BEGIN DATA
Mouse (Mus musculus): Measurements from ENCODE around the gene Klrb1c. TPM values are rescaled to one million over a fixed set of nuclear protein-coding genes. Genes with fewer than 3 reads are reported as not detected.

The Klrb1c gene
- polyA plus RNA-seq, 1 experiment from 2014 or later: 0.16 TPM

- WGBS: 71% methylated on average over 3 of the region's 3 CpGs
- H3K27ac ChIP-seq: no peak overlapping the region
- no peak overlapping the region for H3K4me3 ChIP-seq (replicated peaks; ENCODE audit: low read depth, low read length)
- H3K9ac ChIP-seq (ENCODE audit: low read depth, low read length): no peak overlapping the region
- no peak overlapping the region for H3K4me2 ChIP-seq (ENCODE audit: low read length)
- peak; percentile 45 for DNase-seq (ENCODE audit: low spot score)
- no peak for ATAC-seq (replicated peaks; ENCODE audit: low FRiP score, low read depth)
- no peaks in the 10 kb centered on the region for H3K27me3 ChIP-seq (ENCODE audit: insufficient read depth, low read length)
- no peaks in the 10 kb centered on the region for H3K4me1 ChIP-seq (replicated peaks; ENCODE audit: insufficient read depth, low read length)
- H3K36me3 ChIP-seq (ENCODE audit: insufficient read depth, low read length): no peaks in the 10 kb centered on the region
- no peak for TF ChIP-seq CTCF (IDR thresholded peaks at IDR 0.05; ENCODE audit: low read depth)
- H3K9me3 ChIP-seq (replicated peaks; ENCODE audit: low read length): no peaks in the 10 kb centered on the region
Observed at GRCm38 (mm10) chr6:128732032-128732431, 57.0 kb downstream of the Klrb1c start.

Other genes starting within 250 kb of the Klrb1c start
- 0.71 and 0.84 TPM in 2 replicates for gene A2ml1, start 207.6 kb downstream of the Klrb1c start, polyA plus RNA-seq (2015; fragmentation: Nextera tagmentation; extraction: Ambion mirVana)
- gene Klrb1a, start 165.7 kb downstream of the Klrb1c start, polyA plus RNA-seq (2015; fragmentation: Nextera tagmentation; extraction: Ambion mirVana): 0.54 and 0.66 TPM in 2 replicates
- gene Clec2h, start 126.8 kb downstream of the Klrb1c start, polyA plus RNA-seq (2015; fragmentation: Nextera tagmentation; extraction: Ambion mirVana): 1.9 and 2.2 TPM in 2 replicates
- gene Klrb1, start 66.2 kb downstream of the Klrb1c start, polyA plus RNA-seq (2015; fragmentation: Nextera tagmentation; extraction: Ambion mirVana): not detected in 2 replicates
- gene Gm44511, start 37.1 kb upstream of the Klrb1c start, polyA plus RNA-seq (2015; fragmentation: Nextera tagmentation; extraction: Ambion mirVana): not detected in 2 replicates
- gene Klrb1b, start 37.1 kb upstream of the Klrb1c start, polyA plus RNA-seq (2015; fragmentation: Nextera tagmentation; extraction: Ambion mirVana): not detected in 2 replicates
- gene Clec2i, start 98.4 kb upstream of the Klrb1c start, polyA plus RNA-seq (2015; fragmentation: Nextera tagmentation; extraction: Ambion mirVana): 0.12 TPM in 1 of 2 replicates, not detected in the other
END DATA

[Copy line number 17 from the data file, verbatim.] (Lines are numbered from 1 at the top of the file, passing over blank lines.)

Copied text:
Other genes starting within 250 kb of the Klrb1c start